THE CHALLENGE OF HEALING
STALLED DFUs IS REAL
YET FASTER HEALING IS CRITICAL

The challenge is REAL. Many factors make DFUs tough-to-heal. 
When deciding if your treatment is tough enough for DFUs, 
you may want to consider these factors:

Dysfunctional wound environment

Patient comorbidities

Patient noncompliance

DFUs ARE CHALLENGING TO HEAL 
DUE TO THE DYSFUNCTIONAL WOUND ENVIRONMENT

In stalled DFUs, abnormalities with the patient's cells, signaling molecules, and ECM are common:

Stalled DFUs need an intervention that can help address the dysfunctional environment.

Find out more about Dermagraft's bioactivity
ECM=extracellular matrix.

FIBROBLASTS PLAY A 
CRITICAL ROLE IN WOUND HEALING

  • Fibroblasts are present in the healthy healing wound from the late inflammatory phase until full epithelialization has occurred7,8,11,12
  • Within several days of injury, fibroblasts are attracted into the wound bed where they deposit collagen and ECM proteins, helping to build granulation tissue, which serves as a scaffold for angiogenesis8,12

Stalled DFUs need healthy fibroblasts to build granulation tissue and accelerate the healing process.7,12

Find out more about Dermagraft's living, human fibroblasts

Fibroblasts isolated from DFUs are probably senescent and show an impaired response to growth factors.7

PATIENTS WITH DFUs OFTEN HAVE SIGNIFICANT COMORBIDITIES THAT MAY AFFECT THEIR ABILITY TO HEAL13

57%

of patients with DFU
have a history of
microvascular
disease*

Retinopathy

Nephropathy

Neuropathy

42%

of patients with DFU
have a history of
macrovascular
disease*

Stroke

Myocardial infarction

Peripheral vascular disease

*Data from a US managed care population that included 6992 patients with diabetes, of which 205 patients had DFUs.

Stalled DFUs need an intervention that is proven to heal more DFU patients faster in the real-world setting.

Find out more about Dermagraft's real-world observational studies

PATIENTS' ADHERENCE TO SELF-CARE PRACTICES IS TYPICALLY LOW AND IMPACTS HEALING14

  • Patients frequently describe a loss of independence over basic activities of living and a disruption to their sense of self as a result of their DFU14
  • Many studies have shown that patients with DFUs are often noncompliant with offloading15-19
  • In a study examining DFU patient adherence to offloading with a removable cast walker (RCW), patients wore the device on 28% of their active time. Of the most adherent patients, the RCW was worn only 60% of their active time20

Stalled DFUs need an intervention that is proven to heal more DFUs faster—even when patients are not optimally offloaded.

Find out more about Dermagraft's randomized controlled trial required for FDA approval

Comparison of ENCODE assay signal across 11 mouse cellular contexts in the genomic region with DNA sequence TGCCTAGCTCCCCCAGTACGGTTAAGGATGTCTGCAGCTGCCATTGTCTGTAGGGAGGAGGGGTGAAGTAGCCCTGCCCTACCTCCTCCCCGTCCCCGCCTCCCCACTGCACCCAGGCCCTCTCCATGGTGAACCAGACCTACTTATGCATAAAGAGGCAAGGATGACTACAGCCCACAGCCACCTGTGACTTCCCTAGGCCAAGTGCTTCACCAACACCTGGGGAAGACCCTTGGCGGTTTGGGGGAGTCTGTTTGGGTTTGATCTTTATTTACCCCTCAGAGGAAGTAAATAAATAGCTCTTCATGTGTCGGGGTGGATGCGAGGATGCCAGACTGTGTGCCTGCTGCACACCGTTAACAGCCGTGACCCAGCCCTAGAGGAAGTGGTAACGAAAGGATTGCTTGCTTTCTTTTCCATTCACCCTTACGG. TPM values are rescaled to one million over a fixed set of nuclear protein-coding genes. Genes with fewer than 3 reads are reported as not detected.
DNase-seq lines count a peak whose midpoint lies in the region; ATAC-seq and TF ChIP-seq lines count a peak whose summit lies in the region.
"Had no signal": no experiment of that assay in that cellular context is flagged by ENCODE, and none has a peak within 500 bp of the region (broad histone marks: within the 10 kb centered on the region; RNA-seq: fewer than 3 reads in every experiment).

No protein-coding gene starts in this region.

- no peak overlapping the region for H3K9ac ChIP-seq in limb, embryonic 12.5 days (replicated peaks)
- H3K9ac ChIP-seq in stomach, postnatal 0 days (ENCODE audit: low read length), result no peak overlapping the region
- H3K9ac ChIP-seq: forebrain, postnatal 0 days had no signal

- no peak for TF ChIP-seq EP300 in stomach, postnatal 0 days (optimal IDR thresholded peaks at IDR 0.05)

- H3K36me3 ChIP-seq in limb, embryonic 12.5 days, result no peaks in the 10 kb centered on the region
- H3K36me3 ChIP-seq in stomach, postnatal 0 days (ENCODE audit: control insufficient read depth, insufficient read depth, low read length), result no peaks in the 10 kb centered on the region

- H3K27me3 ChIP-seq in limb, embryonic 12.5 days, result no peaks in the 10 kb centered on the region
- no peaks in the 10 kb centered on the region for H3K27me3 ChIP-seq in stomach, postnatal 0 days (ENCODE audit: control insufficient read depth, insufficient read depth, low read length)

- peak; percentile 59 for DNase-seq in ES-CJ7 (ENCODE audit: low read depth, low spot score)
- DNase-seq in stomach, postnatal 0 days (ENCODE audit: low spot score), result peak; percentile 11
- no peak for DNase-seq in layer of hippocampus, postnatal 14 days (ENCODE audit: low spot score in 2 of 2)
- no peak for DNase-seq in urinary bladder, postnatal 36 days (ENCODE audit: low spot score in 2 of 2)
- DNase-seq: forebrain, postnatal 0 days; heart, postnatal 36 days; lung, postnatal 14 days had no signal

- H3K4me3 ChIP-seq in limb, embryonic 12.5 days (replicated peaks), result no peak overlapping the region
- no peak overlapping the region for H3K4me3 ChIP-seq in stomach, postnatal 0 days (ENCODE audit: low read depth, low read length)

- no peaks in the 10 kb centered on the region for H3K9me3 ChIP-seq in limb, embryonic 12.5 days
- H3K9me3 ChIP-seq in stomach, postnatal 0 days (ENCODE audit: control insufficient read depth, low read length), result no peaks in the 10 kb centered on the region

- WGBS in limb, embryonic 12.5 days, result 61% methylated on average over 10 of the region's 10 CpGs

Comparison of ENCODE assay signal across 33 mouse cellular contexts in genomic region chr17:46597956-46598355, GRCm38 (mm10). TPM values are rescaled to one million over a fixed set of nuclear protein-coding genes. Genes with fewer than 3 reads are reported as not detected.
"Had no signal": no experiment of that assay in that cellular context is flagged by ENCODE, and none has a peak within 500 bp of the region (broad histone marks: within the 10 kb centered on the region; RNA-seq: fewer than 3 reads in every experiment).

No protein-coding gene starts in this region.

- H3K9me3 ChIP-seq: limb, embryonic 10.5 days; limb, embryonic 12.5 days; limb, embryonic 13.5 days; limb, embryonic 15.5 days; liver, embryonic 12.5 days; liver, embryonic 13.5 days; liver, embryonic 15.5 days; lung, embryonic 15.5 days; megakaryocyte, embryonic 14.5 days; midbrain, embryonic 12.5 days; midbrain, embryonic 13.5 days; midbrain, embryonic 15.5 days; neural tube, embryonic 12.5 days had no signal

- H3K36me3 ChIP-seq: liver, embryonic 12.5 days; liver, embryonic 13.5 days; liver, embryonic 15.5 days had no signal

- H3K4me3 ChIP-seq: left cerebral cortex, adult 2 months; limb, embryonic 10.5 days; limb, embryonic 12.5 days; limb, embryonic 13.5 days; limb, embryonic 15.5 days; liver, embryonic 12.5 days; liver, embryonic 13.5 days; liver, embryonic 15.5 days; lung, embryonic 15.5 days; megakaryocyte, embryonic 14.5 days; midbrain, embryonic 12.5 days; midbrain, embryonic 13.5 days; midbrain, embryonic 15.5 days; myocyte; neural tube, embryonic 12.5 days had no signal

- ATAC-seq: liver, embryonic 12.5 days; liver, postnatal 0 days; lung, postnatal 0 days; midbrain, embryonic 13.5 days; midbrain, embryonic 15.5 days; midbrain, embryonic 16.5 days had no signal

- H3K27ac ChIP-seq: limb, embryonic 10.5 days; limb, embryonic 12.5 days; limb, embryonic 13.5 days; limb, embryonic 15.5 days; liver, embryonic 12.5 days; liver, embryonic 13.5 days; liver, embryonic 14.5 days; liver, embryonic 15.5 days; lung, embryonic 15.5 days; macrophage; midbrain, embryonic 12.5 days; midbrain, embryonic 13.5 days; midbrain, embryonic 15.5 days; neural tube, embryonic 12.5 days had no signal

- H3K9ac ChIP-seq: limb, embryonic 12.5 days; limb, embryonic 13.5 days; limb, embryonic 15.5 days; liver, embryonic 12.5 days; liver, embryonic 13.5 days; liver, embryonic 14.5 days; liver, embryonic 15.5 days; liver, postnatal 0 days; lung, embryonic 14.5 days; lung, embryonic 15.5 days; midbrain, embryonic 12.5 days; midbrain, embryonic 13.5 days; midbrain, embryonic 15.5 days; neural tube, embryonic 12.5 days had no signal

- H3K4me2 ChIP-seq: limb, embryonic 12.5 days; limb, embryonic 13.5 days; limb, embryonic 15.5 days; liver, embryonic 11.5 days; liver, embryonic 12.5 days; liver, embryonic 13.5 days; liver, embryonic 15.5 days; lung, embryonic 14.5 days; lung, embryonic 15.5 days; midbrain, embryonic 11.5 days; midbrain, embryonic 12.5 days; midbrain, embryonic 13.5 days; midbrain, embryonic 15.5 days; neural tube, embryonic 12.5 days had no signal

FASTER HEALING OF DFUs IS CRITICAL
PATIENTS ARE AT RISK FOR SERIOUS COMPLICATIONS

Osteomyelitis increases the risk of amputation

Osteomyelitis is a common complication of DFUs. Approximately 10% to 15% of foot ulcers in diabetics will progress to osteomyelitis, which greatly increases the risk of amputation.21-23

Amputations are common and life-threatening

15% of DFUs
result in
lower extremity
amputation.24

Every 5 minutes
a lower limb amputation
occurs among
patients with diabetes.25

Patients with DFUs
or diabetes-related amputations
have 5-year mortality rates
worse than many common
types of cancers.26

47% of diabetes-related
amputations end in death.27

Stalled DFUs need an intervention that heals faster and helps avoid DFU complications.

Find out more about Dermagraft's evidence to heal patients faster and help avoid complications

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Please refer to the Dermagraft Directions for Use for complete prescribing information.

REFERENCES:

  1. Barrientos S, et al. Wound Repair Regen. 2008;16:585-601.
  2. Cook H, et al. J Invest Dermatol. 2000;115:225-233.
  3. Kim BC, et al. J Cell Physiol. 2003;195:331-336.
  4. Van de Berg JS, et al. Surg Clin North Am. 2003;83:509-520.
  5. Mendez MV, et al. J Vasc Surg. 1998;28(26):876-883.
  6. Wall IB, et al. J Invest Dermatol. 2008;128(10):2526-2540.
  7. Falanga V. Lancet. 2005;366:1736-1743.
  8. Hunt TK, et al. Adv Skin Wound Care. 2000;13(suppl 2):6-11.
  9. Werner S, et al. J Invest Dermatol. 2007;127:998-1008.
  10. Smith PC. Int J Low Extrem Wounds. 2006;5(3):160-168.
  11. Bainbridge P. J Wound Care. 2013;22(8):407-412.
  12. Broughton G, et al. Plast Reconstr Surg. 2006;117(Suppl): 12S-34S.
  13. McEwen LN, et al. J Diabetes Complications. 2013;27(6):588-592.
  14. Ploderer B, et al. JMIR Diabetes. 2018;3(4):e10105.
  15. Armstrong DG, et al. J Am Podiatr Med Assoc. 2001;91(9):451-455.
  16. Waaijman R, et al. Diabetes Care. 2013;36:1613-1618.
  17. Ehrmann D, et al. J Diabetes Sci Technol. 2018;12 (3):695-700.
  18. Crews RT, et al. Diabetes Care. 2016;39(8):1371-1377.
  19. Bus SA, et al. Diabetes Care. 2013;36(12):4109-4116.
  20. Armstrong DG, et al. Diabetes Care. 2003;26:2595-2597.
  21. Giurato L, et al. World J Diabetes. 2017;8(4);135-142.
  22. Uysal S, et al. Int Wound J. 2017;14(6): 1219-1224.
  23. Lipsky BA, et al. Diabetes Metab Res Rev. 2016;32(suppl 1):45-74.
  24. Snyder RJ, et al. Ostomy Wound Manage. 2010;56(suppl 4): S1-S24.
  25. Centers for Disease Control and Prevention. National diabetes statistics report, 2017. https://www.cdc.gov/diabetes/pdfs/data/statistics/national-diabetes-statistics-report.pdf. Accessed March 7, 2020.
  26. Armstrong DG, et al. Int Wound J. 2007;4(4):286-287.
  27. Moulik PK, et al. Diabetes Care. 2003;26:491-494.